Sidney Janis Gallery, New York
Janie C. Lee Gallery, Houston
Private Collection, Houston (acquired from the above in 1983)
Christie's, New York, May 17, 2007, lot 183
Acquired by the present owner from the above sale
New York, Sidney Janis Gallery, New York by Tom Wesselmann, May 1982, no. 3
Despite Tom Wesselmann's early passion for the abstract expressionist painting while studying at New York's Cooper Union, his work took an unlikely direction, "I only got started by doing the opposite of everything I loved. And in choosing representational painting I decided to do, as my subject matter, the history of art: I would do nudes, still-lifes, landscapes, interiors, portraits, etc." (Marco Livingstone, "Tom Wesselmann: Telling it Like it Is," in Exh. Cat., Tokyo, Isetan Museum of Art, Tom Wesselmann, a Retrospective Survey, 1969-1992, 1993, p. 21).
As his work developed, Wesselmann sharpened his ability to depict the urban mass and the subtleties of American pop culture, as well as its erotic tendencies. Still Life with Belt and Sneaker, 1981, highlights the artist's persistent exploration into these areas.
The painting's visual narrative juxtaposes a variety of brightly colored images in a well-balanced composition. The artist places his own black belt in the foreground in stark contrast to several commonplace feminine items including a pink tennis shoe and a vase. Wesselmann, well known for incorporating sexually provocative women in his works, places a photo of a pair of attractive young women tacked against the back of the large cut-out, adding an enigmatically suggestive element. There is a powerful sense of theatricality which emerges from the dramatic scale and shaped canvas, which transports the viewer into the composition and as such into the bedroom.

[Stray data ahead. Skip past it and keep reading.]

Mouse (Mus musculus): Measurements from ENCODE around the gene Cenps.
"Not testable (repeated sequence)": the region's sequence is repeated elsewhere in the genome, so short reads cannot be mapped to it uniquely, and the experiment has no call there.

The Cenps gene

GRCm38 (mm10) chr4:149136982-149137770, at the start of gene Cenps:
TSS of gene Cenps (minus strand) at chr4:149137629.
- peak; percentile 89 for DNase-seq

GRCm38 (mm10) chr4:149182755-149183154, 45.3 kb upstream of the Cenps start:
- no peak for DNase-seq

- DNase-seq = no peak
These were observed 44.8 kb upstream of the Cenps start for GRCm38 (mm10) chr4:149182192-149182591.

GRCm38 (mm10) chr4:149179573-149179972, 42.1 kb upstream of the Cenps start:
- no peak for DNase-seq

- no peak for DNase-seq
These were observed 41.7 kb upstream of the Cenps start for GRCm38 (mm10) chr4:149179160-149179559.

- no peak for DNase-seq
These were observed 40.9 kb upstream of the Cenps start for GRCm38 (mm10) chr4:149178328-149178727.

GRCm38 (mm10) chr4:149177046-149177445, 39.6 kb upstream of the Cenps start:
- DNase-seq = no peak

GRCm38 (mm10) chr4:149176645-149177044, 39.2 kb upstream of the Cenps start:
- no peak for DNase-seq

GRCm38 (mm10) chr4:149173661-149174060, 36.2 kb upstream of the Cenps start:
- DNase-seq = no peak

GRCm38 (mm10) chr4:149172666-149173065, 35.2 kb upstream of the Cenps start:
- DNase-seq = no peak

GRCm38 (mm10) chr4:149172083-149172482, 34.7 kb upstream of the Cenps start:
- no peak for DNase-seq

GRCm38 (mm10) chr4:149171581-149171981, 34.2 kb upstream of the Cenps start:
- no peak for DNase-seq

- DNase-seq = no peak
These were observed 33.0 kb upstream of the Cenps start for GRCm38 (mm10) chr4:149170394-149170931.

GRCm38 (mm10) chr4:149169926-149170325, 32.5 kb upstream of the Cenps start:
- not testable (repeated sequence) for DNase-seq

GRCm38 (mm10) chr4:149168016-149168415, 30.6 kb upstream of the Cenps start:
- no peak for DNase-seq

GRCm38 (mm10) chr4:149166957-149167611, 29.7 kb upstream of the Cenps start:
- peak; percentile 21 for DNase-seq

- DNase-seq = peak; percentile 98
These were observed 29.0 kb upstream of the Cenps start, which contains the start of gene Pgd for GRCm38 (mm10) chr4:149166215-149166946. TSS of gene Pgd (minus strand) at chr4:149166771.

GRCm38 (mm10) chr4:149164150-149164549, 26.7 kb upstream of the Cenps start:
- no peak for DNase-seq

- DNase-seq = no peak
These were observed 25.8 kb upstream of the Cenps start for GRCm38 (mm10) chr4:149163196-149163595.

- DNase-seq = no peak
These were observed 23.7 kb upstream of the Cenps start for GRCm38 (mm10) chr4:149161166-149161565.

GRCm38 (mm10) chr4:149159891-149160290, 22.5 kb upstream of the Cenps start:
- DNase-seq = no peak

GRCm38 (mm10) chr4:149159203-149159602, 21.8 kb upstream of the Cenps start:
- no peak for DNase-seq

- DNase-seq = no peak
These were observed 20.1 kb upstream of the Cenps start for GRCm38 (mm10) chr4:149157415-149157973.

Under the pen-name Slim Stealingworth, in a self-titled monograph, the artist once explained, "In all of my dimensional work I use the third dimension to intensify the two-dimensional experience. It becomes part of a valid two-dimensional image. The third dimension, while actually existing, is only an illusion in terms of painting, which remains my intent in a painting and not a sculptural context," (Slim Stealingworth, Tom Wesselmann, New York, 1980, pp. 34-37).
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